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New guidance to help businesses co-operate on environment

New draft guidance published by the CMA will help businesses work together with confidence towards achieving environmental goals.

  • CMA seeking views on guidance to help companies work together towards environmental sustainability goals
  • CMA ready to provide tailored advice to businesses which want more help
  • CMA chief executive: “Guidance will give firms greater certainty about when agreements addressing climate change will be exempt from competition law.”

In March 2022, the Competition and Markets Authority (CMA) provided its environmental sustainability advice to the Government. As part of that work, the CMA found that businesses needed more clarity about what is, and what is not, legal when working together towards sustainability goals.

Brexit has also offered an opportunity for the CMA to go further than it has before in providing reassurance to businesses and clarity on the CMA’s enforcement approach in relation to environmental sustainability agreements.

The CMA’s proposed new guidance, published today in draft form for consultation, explains how competition law applies to environmental sustainability agreements between firms operating at the same level of the supply chain. The new guidance will help businesses take action on climate change and environmental sustainability generally, without undue fear of breaching competition rules.

Sarah Cardell, CMA chief executive, said:

“Tackling climate change and promoting environmental sustainability are priorities for the CMA and many businesses across the UK. We hear increasingly that firms want to do more to co-operate and tackle climate change issues but are worried that competition law may prevent or impede them from working together to address them. We are committed to helping these businesses deal with the issue together, without unfounded fear of breaking competition rules.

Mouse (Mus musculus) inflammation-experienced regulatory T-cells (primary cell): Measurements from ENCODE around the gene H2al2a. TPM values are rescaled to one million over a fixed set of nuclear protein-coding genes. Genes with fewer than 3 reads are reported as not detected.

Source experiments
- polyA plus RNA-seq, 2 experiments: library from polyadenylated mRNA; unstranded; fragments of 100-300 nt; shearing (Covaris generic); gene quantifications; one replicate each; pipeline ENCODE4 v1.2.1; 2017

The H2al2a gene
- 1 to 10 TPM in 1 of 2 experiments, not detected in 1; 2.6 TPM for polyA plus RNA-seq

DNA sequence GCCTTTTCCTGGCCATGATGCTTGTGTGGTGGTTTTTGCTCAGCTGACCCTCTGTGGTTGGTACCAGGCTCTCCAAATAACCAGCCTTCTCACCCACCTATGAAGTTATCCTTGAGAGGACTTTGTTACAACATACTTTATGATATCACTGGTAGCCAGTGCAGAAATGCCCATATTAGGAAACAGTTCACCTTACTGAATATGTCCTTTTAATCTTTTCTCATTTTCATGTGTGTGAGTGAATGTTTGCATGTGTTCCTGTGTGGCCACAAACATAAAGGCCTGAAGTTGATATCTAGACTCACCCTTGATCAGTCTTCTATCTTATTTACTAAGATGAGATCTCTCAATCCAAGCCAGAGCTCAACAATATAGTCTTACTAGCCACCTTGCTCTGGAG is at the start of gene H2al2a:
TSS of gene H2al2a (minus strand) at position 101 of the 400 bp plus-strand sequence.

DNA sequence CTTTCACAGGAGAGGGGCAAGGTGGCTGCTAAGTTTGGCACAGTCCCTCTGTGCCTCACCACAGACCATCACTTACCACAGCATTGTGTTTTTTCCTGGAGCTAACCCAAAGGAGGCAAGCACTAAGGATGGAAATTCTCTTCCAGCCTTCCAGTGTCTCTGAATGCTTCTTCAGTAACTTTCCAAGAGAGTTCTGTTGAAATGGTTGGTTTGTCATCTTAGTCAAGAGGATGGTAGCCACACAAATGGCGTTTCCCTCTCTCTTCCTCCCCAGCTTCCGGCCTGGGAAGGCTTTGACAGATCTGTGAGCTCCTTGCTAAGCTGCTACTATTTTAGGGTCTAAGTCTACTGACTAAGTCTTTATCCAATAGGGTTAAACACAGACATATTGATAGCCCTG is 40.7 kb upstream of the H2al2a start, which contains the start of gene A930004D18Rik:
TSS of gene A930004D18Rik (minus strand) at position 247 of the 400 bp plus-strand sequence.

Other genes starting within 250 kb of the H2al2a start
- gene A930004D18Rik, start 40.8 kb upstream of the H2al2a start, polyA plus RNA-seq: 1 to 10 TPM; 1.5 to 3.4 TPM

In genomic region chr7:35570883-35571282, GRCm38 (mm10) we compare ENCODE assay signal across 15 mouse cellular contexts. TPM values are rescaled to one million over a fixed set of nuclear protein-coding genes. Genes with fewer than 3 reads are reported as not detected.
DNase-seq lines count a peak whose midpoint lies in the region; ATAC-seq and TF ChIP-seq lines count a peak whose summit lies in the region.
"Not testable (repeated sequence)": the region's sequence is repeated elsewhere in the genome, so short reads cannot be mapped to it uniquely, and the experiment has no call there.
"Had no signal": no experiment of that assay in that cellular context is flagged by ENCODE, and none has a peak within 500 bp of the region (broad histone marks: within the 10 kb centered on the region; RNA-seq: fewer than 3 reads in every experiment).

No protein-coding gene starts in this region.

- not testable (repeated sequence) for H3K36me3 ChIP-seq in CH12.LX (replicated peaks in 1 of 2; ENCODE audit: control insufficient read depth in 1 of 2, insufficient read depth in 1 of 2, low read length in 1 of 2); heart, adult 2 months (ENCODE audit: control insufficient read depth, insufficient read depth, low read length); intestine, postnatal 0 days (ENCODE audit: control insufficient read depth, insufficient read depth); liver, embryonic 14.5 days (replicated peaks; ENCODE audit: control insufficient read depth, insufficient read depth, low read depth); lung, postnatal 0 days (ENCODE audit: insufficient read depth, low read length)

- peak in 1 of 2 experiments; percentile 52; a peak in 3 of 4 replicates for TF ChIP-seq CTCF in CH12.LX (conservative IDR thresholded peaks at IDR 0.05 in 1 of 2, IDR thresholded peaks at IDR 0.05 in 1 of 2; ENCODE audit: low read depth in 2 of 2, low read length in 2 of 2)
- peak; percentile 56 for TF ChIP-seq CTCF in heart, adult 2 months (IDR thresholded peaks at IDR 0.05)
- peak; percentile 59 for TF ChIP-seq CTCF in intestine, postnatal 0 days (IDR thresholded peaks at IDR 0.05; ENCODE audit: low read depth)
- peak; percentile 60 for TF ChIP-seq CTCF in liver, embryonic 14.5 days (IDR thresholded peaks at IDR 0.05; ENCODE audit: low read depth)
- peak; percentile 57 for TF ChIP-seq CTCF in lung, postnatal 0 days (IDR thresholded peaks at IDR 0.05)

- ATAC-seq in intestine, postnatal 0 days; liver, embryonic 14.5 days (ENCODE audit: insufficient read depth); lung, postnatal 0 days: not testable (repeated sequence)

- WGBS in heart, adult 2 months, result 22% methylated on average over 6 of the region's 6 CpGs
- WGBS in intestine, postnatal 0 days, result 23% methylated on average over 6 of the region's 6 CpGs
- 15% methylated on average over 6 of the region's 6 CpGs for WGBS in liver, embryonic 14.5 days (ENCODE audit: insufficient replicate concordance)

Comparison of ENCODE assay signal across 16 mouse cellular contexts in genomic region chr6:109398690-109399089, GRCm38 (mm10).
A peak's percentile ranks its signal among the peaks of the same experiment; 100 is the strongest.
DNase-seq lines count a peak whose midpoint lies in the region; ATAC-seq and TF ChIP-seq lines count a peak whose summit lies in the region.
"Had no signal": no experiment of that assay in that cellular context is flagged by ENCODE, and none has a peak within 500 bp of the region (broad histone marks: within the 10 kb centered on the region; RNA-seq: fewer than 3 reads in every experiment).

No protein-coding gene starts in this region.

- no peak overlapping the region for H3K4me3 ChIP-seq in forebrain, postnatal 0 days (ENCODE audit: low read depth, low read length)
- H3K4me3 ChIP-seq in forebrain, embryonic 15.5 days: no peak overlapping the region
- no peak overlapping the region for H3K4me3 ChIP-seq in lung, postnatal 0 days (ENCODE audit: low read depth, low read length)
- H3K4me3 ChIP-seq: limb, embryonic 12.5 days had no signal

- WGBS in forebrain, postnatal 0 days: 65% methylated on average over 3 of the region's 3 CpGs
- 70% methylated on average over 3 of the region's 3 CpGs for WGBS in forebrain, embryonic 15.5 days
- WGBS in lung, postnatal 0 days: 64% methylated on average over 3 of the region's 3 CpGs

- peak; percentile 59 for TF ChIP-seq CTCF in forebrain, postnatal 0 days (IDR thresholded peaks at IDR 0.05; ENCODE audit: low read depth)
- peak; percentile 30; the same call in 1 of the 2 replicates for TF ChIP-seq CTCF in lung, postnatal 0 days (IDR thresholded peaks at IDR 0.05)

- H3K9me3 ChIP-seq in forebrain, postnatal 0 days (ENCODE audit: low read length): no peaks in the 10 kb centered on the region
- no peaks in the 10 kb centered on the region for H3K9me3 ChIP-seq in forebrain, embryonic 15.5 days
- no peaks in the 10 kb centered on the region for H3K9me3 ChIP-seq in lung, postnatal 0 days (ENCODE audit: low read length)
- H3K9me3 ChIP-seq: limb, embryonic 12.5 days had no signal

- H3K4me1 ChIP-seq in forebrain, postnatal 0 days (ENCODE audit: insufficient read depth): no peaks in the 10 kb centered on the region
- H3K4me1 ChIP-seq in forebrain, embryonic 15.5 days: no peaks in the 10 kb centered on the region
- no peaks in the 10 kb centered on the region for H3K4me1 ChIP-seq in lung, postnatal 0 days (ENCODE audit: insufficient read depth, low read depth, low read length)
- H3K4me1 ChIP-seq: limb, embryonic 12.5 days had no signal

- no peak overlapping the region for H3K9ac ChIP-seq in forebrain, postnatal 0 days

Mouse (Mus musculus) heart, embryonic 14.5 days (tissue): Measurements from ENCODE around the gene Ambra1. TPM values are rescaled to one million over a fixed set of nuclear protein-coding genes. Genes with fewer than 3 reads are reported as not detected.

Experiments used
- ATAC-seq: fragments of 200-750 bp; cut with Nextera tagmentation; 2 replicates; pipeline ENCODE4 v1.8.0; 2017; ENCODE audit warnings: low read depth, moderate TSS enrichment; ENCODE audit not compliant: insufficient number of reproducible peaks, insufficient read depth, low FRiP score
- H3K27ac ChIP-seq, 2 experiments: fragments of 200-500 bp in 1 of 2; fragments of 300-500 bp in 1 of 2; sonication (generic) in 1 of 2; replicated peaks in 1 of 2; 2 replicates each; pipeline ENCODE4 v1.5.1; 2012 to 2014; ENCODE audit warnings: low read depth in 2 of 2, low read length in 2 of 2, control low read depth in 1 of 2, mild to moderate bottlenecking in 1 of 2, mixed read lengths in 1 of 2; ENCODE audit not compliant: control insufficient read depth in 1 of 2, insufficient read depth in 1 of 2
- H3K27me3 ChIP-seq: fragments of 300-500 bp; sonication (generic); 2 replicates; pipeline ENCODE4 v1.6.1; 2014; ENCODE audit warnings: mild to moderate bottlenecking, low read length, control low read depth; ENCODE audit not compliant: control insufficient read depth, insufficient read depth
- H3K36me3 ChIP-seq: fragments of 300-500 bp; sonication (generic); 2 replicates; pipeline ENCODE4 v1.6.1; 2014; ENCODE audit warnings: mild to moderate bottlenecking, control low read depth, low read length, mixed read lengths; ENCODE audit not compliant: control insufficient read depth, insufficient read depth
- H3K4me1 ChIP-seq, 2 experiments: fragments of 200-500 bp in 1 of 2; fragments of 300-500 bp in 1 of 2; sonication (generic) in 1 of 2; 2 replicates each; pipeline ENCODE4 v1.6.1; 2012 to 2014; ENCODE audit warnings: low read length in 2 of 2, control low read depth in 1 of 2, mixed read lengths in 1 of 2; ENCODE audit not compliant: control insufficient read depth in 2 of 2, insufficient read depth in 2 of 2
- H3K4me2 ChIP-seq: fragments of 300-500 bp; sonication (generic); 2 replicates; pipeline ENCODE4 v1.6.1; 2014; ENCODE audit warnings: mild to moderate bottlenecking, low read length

“The draft guidance goes further than we have done previously. It gives firms greater certainty about when agreements that genuinely contribute to addressing climate change will be exempt from competition law. Businesses involved in agreements promoting environmental sustainability should also be assured that if they have concerns, they can speak to us, and we can provide bespoke advice.”

Sarah Cardell announced plans for this guidance at a speech at the Scottish Competition Forum in January. In its draft annual plan for 2023/24, published in December 2022, the CMA also set out that supporting the UK’s transition to net zero is one of its key aims for the upcoming year.

In the draft guidance, the CMA has provided clear working examples that businesses can use to inform and shape their own decisions when working with other companies on environmental sustainability initiatives. It explains that the CMA is likely to look favourably on agreements that are in line with the guidance and is very unlikely to prioritise them for enforcement action. The draft guidance also invites parties to approach the CMA for informal advice, in what it is calling an ‘open-door policy’.

The draft guidance published today is part of a wider range of documents on horizontal agreements between businesses. This follows work from the CMA’s Sustainability Taskforce after it published its environmental sustainability advice to the Government in March 2022.

For more information and to respond to the consultation, which is open until 11 April 2023, visit the draft guidance on enviromental sustainability agreements page.

Notes to editors:

  1. To discuss initiatives on environmental sustainability, please get in touch with the Sustainability Taskforce via
  2. For media queries, please contact the press office via on 020 3738 6460.
  3. In line with its new strategy, there are three ways the CMA can help accelerate the transition to a net zero economy. These are helping ensuring: i) that markets for environmentally sustainable products or services develop in competitive ways (see for example the market study on electric vehicle charging points), ii) that consumers make informed choices about the climate impact of the goods and services they use (see the work on green claims), and iii) that competition law is not an unnecessary barrier to companies seeking to pursue environmental sustainability initiatives. The proposed new guidance is about this third area of focus.
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